Saturday, 16 November 2013


Notes from Persian Ceramics from the 9th to the 14th century:

An alkaline solution obtained with potassium oxide is easily altered and ceramic objects will often take on a very characteristic iridescence if they come into contact with the earth or other chemical agents.

(This explains the iridescence seen in the peacock plate! I wonder if this iridescence was ever deliberately engineered by burying items or soaking them in special solutions)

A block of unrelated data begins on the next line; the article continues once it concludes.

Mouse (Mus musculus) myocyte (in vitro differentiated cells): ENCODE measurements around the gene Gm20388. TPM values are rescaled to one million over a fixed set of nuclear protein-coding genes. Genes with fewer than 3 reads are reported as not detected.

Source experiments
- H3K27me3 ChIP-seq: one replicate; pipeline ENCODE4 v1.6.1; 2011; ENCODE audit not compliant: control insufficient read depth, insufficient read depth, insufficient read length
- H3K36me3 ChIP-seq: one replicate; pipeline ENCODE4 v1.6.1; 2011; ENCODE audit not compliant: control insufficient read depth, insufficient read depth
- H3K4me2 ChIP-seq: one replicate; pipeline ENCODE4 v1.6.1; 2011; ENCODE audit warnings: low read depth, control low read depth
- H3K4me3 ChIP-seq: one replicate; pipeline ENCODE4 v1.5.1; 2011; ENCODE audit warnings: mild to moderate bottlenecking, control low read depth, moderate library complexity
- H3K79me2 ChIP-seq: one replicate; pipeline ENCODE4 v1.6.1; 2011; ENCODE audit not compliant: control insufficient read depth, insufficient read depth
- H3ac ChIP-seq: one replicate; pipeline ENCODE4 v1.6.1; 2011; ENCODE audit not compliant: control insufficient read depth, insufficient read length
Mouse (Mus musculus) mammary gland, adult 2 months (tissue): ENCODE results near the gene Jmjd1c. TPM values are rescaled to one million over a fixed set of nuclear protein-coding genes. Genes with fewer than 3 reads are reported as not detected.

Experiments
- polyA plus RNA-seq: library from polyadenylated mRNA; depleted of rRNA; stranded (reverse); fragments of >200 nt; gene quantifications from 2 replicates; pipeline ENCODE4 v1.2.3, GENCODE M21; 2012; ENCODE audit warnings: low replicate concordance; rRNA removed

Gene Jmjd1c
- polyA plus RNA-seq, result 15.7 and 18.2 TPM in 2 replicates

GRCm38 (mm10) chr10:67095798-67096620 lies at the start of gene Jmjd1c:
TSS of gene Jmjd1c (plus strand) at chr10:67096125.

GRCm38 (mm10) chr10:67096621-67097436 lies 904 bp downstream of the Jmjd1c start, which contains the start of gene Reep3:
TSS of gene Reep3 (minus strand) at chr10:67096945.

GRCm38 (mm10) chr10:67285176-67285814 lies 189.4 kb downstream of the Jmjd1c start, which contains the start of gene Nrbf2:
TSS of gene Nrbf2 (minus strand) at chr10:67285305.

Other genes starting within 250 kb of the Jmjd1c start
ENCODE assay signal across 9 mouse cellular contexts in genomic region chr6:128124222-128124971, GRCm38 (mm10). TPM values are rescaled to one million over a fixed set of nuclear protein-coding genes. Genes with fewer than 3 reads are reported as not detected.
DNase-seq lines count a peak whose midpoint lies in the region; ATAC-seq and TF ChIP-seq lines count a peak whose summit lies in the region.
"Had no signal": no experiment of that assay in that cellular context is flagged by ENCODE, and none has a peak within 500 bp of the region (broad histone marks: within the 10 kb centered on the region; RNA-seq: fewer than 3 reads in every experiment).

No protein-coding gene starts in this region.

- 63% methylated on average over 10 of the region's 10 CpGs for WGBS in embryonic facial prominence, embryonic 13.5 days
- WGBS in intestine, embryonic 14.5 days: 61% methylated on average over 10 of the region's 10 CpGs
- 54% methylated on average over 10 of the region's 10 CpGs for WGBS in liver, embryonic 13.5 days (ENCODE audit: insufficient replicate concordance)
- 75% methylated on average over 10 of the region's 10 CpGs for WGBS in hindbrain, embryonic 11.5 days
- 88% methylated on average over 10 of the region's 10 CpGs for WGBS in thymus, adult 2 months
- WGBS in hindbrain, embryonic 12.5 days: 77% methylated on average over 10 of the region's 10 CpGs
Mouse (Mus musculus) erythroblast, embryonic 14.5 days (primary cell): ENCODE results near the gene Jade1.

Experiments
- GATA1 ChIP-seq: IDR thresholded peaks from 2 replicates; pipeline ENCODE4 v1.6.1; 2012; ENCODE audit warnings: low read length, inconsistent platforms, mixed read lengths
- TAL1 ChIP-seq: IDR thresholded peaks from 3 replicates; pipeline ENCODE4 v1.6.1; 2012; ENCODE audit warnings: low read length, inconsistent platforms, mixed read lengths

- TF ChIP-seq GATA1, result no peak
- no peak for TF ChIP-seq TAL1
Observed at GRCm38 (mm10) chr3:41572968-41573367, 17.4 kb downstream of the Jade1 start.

Cobolt was imported from Europe via Venice. Muzarrad is a black stone used to make black, probable utilising antimony and comes from the mountains of Jajarm in Khorasan, Eastern Iran.

Turquoise is obtained from copper oxide and an alkaline glaze (well ozygenized). Copper oxide and a lead glaze (in reduction) produces green hues as well.

Bowl, 12th century, Iran. Met Museum of Art, Accession number: 29.160.12. Showing a slight hint of the iridescence.

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